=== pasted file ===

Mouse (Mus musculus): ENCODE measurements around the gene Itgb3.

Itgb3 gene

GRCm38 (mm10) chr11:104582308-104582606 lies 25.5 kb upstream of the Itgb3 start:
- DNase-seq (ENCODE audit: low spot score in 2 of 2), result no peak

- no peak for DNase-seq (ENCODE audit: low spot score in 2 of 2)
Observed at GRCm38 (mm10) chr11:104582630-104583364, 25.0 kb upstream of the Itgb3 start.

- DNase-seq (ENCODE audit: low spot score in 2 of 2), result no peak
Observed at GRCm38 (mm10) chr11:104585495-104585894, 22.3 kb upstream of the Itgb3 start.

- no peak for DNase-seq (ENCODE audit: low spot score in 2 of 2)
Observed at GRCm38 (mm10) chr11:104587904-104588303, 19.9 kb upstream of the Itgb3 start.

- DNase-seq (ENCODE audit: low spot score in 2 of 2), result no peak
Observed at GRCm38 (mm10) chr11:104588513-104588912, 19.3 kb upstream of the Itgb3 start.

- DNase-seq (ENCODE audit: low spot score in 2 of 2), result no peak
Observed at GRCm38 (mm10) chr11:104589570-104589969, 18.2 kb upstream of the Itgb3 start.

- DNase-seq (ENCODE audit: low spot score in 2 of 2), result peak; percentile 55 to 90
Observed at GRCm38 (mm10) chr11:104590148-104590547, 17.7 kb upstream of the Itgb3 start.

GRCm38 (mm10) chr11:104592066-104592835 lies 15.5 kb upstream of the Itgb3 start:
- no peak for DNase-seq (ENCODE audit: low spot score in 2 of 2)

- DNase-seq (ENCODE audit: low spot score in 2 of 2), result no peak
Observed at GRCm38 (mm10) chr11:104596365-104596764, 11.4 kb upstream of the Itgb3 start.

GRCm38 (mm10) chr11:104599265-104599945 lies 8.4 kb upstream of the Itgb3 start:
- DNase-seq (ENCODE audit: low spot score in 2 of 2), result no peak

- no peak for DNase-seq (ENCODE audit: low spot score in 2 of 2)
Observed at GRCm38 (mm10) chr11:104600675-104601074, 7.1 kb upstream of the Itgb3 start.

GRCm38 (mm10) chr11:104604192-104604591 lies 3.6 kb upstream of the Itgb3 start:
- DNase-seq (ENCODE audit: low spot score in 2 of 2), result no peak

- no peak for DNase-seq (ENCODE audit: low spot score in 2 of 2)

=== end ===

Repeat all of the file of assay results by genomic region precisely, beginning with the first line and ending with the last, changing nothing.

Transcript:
Mouse (Mus musculus): ENCODE measurements around the gene Itgb3.

Itgb3 gene

GRCm38 (mm10) chr11:104582308-104582606 lies 25.5 kb upstream of the Itgb3 start:
- DNase-seq (ENCODE audit: low spot score in 2 of 2), result no peak

- no peak for DNase-seq (ENCODE audit: low spot score in 2 of 2)
Observed at GRCm38 (mm10) chr11:104582630-104583364, 25.0 kb upstream of the Itgb3 start.

- DNase-seq (ENCODE audit: low spot score in 2 of 2), result no peak
Observed at GRCm38 (mm10) chr11:104585495-104585894, 22.3 kb upstream of the Itgb3 start.

- no peak for DNase-seq (ENCODE audit: low spot score in 2 of 2)
Observed at GRCm38 (mm10) chr11:104587904-104588303, 19.9 kb upstream of the Itgb3 start.

- DNase-seq (ENCODE audit: low spot score in 2 of 2), result no peak
Observed at GRCm38 (mm10) chr11:104588513-104588912, 19.3 kb upstream of the Itgb3 start.

- DNase-seq (ENCODE audit: low spot score in 2 of 2), result no peak
Observed at GRCm38 (mm10) chr11:104589570-104589969, 18.2 kb upstream of the Itgb3 start.

- DNase-seq (ENCODE audit: low spot score in 2 of 2), result peak; percentile 55 to 90
Observed at GRCm38 (mm10) chr11:104590148-104590547, 17.7 kb upstream of the Itgb3 start.

GRCm38 (mm10) chr11:104592066-104592835 lies 15.5 kb upstream of the Itgb3 start:
- no peak for DNase-seq (ENCODE audit: low spot score in 2 of 2)

- DNase-seq (ENCODE audit: low spot score in 2 of 2), result no peak
Observed at GRCm38 (mm10) chr11:104596365-104596764, 11.4 kb upstream of the Itgb3 start.

GRCm38 (mm10) chr11:104599265-104599945 lies 8.4 kb upstream of the Itgb3 start:
- DNase-seq (ENCODE audit: low spot score in 2 of 2), result no peak

- no peak for DNase-seq (ENCODE audit: low spot score in 2 of 2)
Observed at GRCm38 (mm10) chr11:104600675-104601074, 7.1 kb upstream of the Itgb3 start.

GRCm38 (mm10) chr11:104604192-104604591 lies 3.6 kb upstream of the Itgb3 start:
- DNase-seq (ENCODE audit: low spot score in 2 of 2), result no peak

- no peak for DNase-seq (ENCODE audit: low spot score in 2 of 2)